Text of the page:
Ottawa, ON
National Arts Center - November 23, 1996

Gordon Lightfoot in Concert

There's an obvious analogy between Gordon Lightfoot and fine, aged wine and this reviewer would probably use it (the analogy) if he knew more about wine. 

The old master may have lost a tone or two at the top end of his range, but Friday night at the NAC he proved both that his is one of the hugest quality songbooks in the world and, when necessary, he's accumulated enough stagecraft and savvy during his 30-odd year career to glide through the occasional rough spot. 

In so many ways, Lightfoot's songs - perhaps 400 of them spread over his 18 career albums - have come to define Canada.  Classic songs like Canadian Railroad Trilogy, Wreck of the Edmund Fitzgerald, Sit Down Young Stranger and dozens of others have become almost as much a part of Canadian history as the events and people that inspired them. 

And, as much as Gord says he's looking to the future and a new album, trotting out maybe half a dozen new tunes that may or may not make the cut, the mostly full house Friday night was primed for the classics. 

From the minute Lightfoot walked on stage - his chiselled cheekbones and long-legged stride more pronounced than ever - the wildly mixed house, with members spanning at least as many decades as Lightfoot's career, were politely shouting for favorites and politely singing along when they got them. 

There was polite silence for the new tunes, some of which worked better than others.  A Painter Passing Through and Boathouse are classic Lightfoot, part country, part pop and part folk, mildly swinging and entirely catchy and hummable after just one listen.  The lyrics to On Yonge Street, a tribute to the longest street in the world, probably need a little work if they're going to move anybody who doesn't live in the Big Smoke.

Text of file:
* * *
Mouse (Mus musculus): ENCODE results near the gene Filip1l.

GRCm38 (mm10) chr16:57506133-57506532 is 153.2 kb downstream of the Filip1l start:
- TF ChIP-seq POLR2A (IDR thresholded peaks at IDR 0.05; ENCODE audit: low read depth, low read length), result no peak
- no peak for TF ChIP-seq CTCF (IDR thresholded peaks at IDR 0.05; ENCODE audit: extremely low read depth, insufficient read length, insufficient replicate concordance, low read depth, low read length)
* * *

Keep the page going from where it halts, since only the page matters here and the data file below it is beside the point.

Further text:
Whatever.  There'll be time enough for the folk to appreciate the new stuff in a couple of years or so.  Lightfoot's fully aware of where his bread's buttered and he was more than careful, particularly in the second set, to keep the hits coming. 

Although in the past, Lightfoot's always seemed to be a little shy on stage, on Friday he showed a slightly new character, offering small talk and self-deprecating jokes during the two-hour-plus show.  For example, he said the tune and lyrics to the Edmund Fitzgerald came to him almost fully formed: "I don't know where it came from .... might've been all those Irish Coffees I was drinking at the time." 

Speaking of which, Lightfoot had the sense to use the Fitzgerald and his other documentary, Railroad Trilogy, as set-stopper, Fitz to close the first set and Trilogy to end the show (except for an encore). 

Lightfoot's veteran backup band -Terry Clements on lead, Mike Heffernan on keys, Barry Keane on drums and the incredible Rick Haynes on bass - were their usual rock solid selves.  Which leads to the one small quibble.  For all of their combined abilities, Lightfoot and the band were occasionally a little too workmanlike.  Clements, for example, is a dandy, dandy guitar player, yet each of his solos and parts sounded exactly like they were originally recorded 10, 20, or 30 years ago.  The signature riff on Sundown, for example, was note-perfect, which is a bit irritating for those of us who've heard it hundreds of times.  A few new arrangements might add a dash to the Lightfoot show, as might, you should forgive the heresy, a couple of background singers. 

And there were more than a thousand people in the hall Friday night who'd disagree with me, so there you go. 

by Norman Provencher - Ottawa Citizen music writer